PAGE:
UNT wrapped up spring practice on Tuesday, but still has a lot of issues to work through before heading to SMU for its season-opener in the fall.
Among the Mean Green’s biggest dilemmas is settling on a new quarterback, but it’s far from the only decision UNT must make. There are multiple position battles that will extend into fall practice.
Here is a look at the most important of those battles and how they will impact the Mean Green’s efforts to bounce back from a 4-8 season.
Quarterback: There is no more important issue UNT faces than making a final decision at quarterback. The Mean Green entered the 2014 season looking for a way to replace Heart of Dallas Bowl MVP Derek Thompson and ended up starting three quarterbacks. None could fill the void Thompson left, but all three return in Andrew McNulty, Josh Greer and Dajon Williams. What makes the situation all the more intriguing is that JUCO transfer DaMarcus Smith was supposed to join the fray in spring, but was academically ineligible. He will arrive in the fall. McNutly came out of the spring game solidly atop UNT’s depth chart, but still has work to do to hang on to the job. The plan is for UNT to work with three quarterbacks in the fall, McNulty and Smith will be two of those players. The third will be either Greer or Williams.
Linebacker: UNT coach Dan McCarney said that the Mean Green need to improve at the position after last season, which doesn’t look like it will be easy following the graduation of All-Conference USA performer Derek Akunne. UNT has a few solid players to work with and a new defensive coordinator and linebacker coach in Chris Cosh. The Mean Green moved several of its players around with middle linebacker Fred Scott shifting outside and Jamal Marshall, who started at times last season, moving back to cornerback, his high school position. There is no telling how UNT will line up at SMU. A couple of key battles to watch are Scott versus highly regarded JUCO transfer Cortney Finney, Blake Bean vs. Anthony Wallace at middle linebacker (if Wallace can get healthy) and Sed Ellis vs. Calvin Minor at the other outside linebacker spot. Finney was arguably UNT’s biggest star defensively in UNT’s spring game and appears likely to start.
Cornerback: One of the interesting stories of the spring was Marshall’s move from outside linebacker to cornerback. It seemed like a bit of an odd move at the time, but Marshall looked good once he settled in. Marshall has always been one of the fastest players on UNT’s roster, but he struggled with coverage fundamentals when he first arrived. That prompted the Mean Green’s staff to move him to linebacker, where they thought he would grow into an impact player. He started at times last season, but his heart wasn’t at linebacker. Marshall asked to move back and dropped weight. Since Marshall made the switch, he has shown a better grasp of the fundamentals and is now in a heated competition with Chad Davis to start opposite Kenny Buyers.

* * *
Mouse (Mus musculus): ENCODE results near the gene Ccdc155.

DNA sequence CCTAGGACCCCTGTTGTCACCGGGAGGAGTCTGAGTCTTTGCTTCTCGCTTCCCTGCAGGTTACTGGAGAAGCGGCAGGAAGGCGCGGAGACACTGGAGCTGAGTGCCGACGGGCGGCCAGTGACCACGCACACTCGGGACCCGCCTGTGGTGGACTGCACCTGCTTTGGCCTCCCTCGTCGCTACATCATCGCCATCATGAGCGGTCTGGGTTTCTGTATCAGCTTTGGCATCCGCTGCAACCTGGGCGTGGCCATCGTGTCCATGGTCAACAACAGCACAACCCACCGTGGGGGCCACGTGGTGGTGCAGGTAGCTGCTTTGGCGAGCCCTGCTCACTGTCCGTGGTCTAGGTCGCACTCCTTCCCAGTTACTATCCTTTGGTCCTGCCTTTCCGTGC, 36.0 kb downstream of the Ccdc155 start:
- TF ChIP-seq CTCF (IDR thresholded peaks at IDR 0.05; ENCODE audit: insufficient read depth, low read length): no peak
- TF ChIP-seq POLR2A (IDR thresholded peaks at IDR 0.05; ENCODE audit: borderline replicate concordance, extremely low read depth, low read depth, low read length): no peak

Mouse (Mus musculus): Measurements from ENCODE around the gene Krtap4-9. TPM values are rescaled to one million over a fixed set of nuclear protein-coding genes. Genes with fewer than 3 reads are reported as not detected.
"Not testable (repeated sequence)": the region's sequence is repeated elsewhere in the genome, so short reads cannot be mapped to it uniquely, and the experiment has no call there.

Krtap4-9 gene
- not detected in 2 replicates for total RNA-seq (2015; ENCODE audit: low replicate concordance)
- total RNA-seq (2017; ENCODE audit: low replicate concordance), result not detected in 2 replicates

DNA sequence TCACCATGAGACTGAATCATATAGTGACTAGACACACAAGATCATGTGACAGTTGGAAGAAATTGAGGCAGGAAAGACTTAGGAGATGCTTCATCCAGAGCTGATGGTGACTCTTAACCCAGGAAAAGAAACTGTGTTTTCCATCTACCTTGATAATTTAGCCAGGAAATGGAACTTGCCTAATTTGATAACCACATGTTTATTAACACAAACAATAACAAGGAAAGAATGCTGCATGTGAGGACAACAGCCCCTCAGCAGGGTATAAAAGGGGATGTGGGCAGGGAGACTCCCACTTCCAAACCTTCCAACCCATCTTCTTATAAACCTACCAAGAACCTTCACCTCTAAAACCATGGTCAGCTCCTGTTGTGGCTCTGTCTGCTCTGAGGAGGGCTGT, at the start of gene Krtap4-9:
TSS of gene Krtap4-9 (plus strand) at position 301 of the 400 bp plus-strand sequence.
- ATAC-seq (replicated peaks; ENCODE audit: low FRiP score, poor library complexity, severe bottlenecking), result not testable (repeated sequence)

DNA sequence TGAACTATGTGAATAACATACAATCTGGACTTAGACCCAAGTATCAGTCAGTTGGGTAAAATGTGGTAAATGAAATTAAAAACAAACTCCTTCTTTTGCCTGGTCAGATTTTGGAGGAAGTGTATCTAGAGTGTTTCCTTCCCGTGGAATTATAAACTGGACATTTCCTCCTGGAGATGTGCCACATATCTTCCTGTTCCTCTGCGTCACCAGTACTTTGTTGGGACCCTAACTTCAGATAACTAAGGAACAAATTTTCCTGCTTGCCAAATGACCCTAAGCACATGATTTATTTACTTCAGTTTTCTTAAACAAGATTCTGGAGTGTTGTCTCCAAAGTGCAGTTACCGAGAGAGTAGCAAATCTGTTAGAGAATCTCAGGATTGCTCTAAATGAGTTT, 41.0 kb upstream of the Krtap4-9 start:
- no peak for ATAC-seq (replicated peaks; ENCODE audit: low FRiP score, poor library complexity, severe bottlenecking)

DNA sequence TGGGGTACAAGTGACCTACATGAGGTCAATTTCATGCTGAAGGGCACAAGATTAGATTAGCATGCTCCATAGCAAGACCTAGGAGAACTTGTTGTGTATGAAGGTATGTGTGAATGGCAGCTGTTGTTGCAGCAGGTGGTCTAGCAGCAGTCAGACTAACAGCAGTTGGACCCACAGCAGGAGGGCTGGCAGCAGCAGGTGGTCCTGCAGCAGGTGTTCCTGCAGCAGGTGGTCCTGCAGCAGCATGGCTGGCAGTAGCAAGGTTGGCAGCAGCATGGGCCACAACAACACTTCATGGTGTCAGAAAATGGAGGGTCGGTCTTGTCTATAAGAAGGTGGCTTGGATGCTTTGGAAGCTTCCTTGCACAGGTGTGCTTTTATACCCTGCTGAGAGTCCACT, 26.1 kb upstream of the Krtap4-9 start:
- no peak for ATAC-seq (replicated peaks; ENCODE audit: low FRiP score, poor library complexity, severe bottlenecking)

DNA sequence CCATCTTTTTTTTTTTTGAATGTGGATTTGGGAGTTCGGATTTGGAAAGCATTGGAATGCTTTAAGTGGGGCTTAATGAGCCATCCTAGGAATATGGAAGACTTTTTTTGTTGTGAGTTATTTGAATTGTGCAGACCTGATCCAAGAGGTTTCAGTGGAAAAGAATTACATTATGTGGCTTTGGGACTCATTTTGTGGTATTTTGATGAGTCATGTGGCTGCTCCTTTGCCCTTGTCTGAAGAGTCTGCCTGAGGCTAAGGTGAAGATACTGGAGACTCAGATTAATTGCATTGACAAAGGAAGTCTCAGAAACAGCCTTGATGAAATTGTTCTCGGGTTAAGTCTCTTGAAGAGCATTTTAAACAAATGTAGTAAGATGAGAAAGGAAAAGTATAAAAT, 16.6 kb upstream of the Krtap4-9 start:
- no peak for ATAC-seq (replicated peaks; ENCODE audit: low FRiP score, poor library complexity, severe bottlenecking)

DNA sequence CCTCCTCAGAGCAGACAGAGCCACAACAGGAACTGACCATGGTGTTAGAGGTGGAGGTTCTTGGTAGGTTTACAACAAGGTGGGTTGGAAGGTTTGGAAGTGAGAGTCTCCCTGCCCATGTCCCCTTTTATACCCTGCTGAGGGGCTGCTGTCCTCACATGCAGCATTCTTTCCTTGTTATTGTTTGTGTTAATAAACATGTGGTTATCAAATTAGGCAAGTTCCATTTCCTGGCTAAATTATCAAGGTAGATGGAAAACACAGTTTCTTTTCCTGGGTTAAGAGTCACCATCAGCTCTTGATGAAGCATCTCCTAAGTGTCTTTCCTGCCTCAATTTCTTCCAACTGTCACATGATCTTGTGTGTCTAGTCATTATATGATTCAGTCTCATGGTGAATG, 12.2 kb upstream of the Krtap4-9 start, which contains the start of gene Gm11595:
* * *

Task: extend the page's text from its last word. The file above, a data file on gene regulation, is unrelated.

Running back: One player who has shot up UNT’s depth chart since the middle of last season is running back Jeffrey Wilson. The Mean Green’s staff thought he was a star in the making when they signed him in 2014 out of Elkhart. Wilson was buried on UNT’s depth chart behind Reggie Pegram and Antoinne Jimmerson at the beginning of last season, but by the end of the year, he’d worked his way toward the top and rushed for 105 yards in a season-ending loss to UTSA. Wilson finished spring atop the depth chart and will battle Jimmerson for the starting job in the fall. Pegram is gone after graduating. Who starts might not matter a whole lot with the way UNT rotates running backs.
Offensive line: UNT lost four starters on its offensive line after last season and spent the spring trying to remake its lineup. By the time the spring game rolled around, redshirt freshman Chris Miles was in line to start at right tackle. He’s battling senior Micah Thompson for playing time. UNT is far from set up front outside of returning starting center Kaydon Kirby and will finish sorting out its lineup in the fall.